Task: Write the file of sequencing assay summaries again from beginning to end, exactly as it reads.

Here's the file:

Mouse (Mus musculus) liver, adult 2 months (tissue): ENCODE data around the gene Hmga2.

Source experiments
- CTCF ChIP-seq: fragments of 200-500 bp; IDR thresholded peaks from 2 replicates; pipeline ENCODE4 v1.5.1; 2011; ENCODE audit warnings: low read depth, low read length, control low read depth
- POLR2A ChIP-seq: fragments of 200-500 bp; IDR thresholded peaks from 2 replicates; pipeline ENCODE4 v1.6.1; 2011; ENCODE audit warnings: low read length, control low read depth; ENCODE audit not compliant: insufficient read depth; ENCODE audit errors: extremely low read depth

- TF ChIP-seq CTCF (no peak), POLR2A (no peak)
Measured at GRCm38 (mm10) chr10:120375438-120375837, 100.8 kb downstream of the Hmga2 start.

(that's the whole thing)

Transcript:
Mouse (Mus musculus) liver, adult 2 months (tissue): ENCODE data around the gene Hmga2.

Source experiments
- CTCF ChIP-seq: fragments of 200-500 bp; IDR thresholded peaks from 2 replicates; pipeline ENCODE4 v1.5.1; 2011; ENCODE audit warnings: low read depth, low read length, control low read depth
- POLR2A ChIP-seq: fragments of 200-500 bp; IDR thresholded peaks from 2 replicates; pipeline ENCODE4 v1.6.1; 2011; ENCODE audit warnings: low read length, control low read depth; ENCODE audit not compliant: insufficient read depth; ENCODE audit errors: extremely low read depth

- TF ChIP-seq CTCF (no peak), POLR2A (no peak)
Measured at GRCm38 (mm10) chr10:120375438-120375837, 100.8 kb downstream of the Hmga2 start.